I’ve lost just about every fight I’ve ever been in. That includes fourth grade when Devin Collins cleaned my clock on the school playground. Or fifth grade, when a girl half my height climbed me like a cat up a Christmas tree and ripped out my hair by the bunch. Or Nigel Fields, who re-arranged my teeth in sixth grade while we were waiting for the school bus to take us home. He and I were both considered gifted and talented academically back then.
But among our fellow classmates, the money was on Nigel to knock me down, draw blood or at the very least make me cry. All I can remember from that bout was that I got a couple of licks in, but the whole business was beneath us. Truth be told, Nigel was okay.
It would be unfair to suggest that I was the victim of bullying. I had a big mouth back then, like my hero Muhammad Ali. Still do. And the law of the playground -- a law so inviolate that the nation’s forefathers never bothered to mention it in the Constitution -- is that when you say something ugly to somebody you’ve got to be able to back it up.
My mother, who loved all things showbiz, agreed with me about Ali. But my father preferred Joe Frazier. He, like many men of few words, appreciated Frazier as a fighter who preferred action to rhetoric. He was offended by Ali’s taunts of Frazier, Ali’s gleeful insults of a working man who was not as articulate as he. Let’s face it, what working man or boxer was ever as articulate as Ali?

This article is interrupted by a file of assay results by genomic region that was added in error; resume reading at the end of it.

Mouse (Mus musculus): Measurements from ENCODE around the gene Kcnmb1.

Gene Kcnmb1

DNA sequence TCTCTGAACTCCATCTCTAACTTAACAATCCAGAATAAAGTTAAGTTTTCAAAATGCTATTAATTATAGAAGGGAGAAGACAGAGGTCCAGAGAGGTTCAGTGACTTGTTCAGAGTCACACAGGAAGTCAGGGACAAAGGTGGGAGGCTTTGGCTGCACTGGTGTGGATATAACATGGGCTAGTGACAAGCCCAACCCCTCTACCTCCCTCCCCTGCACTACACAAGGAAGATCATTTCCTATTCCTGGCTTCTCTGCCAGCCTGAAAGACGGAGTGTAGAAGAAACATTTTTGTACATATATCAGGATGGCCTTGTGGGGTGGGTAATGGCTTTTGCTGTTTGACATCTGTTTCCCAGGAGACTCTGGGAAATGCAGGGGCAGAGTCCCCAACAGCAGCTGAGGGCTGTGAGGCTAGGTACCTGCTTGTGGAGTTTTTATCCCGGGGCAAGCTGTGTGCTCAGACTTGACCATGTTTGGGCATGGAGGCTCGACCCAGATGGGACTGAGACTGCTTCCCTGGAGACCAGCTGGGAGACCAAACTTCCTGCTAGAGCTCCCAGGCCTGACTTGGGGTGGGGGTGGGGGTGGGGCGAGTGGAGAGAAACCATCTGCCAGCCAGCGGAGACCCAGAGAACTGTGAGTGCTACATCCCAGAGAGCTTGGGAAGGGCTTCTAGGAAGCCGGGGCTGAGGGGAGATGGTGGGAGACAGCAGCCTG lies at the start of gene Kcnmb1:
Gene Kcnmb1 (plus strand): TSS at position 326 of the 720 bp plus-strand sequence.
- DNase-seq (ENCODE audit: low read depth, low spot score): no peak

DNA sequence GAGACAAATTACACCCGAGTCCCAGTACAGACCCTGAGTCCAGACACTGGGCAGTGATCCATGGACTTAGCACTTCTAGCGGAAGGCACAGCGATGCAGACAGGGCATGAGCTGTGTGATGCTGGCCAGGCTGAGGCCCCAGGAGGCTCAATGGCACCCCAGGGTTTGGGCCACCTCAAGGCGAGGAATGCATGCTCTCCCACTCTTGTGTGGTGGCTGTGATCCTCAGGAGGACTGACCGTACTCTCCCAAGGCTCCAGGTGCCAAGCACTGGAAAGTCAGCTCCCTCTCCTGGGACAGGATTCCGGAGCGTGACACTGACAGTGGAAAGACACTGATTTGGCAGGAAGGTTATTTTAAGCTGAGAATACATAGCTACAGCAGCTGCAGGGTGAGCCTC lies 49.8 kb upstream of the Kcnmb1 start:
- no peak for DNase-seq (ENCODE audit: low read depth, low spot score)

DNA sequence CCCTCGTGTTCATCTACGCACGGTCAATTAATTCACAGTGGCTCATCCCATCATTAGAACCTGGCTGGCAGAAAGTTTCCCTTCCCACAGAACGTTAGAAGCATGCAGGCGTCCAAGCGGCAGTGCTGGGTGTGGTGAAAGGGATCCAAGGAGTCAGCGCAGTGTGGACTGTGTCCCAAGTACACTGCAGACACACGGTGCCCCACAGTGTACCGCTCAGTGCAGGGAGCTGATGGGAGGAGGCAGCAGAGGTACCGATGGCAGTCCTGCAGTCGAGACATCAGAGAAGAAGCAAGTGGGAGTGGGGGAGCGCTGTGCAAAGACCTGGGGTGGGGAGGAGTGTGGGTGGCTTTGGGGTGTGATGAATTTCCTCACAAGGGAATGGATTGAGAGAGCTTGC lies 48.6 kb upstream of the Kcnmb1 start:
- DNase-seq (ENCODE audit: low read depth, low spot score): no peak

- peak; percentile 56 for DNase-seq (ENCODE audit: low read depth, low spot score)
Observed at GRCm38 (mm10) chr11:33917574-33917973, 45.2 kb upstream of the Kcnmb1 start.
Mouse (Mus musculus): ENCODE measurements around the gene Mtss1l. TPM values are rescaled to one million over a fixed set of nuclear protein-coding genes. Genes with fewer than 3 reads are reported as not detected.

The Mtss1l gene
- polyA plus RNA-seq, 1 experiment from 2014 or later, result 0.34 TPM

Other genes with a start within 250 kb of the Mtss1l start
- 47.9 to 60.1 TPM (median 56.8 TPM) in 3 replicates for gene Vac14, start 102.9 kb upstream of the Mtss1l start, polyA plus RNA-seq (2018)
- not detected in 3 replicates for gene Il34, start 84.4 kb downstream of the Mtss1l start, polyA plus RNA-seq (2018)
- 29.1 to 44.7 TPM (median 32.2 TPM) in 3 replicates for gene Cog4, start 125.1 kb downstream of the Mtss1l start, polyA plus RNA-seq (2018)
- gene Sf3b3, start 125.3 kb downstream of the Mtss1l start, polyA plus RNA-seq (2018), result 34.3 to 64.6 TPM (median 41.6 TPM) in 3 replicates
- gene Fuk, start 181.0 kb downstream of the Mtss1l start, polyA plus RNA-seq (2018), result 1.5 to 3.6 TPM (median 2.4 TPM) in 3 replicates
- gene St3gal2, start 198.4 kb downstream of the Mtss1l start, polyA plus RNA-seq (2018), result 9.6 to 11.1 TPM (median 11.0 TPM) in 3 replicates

I thought my old man was about as square as the buckle on a Pilgrim’s shoes. And the night in 1971 when Frazier knocked down Ali in Madison Square Garden, (even though Ali popped back up like a piece of toast), I cried with more sorrow than a child should ever know. When I went to bed that night, I remember feeling that the Earth itself had jolted, like a bike wheel jumping its chain.
But over the years, my view of the fight changed. And while my love for Ali remains complete and everlasting, I respect Joe Frazier for smokin’ him all those years ago. Ali had said some ugly things about Frazier before the fight to hawk the event, to warrant a massive purse for both men, to bring new fans to the sport. But like me at school, he couldn’t back it up. And unlike the playground, the ring at Madison Square Garden was perfectly situated for a score-settling fight.
It’s a matter of coincidence that so many sports heroes in the U.S. are called Joe. There’s no way to plan such a thing. Joe is just a common name. But perhaps a touch of the ordinary in a great athlete draws the average American to see his or her own potential in a Joe.
Joe Frazier in victory and Joe Frazier in defeat was more of an Everyman than the transcendant Ali could ever be. That’s because Frazier embodied the greater truth that we all learn at some point in our lives: words hurt worse than a punch. Frazier lost the war of words with Ali, but March 8, 1971 remains his for all time. He buttoned a lip that, I say with love, needed a button, a hook, toggles, laces AND a zipper.
Gwen Thompkins is a writer in New Orleans.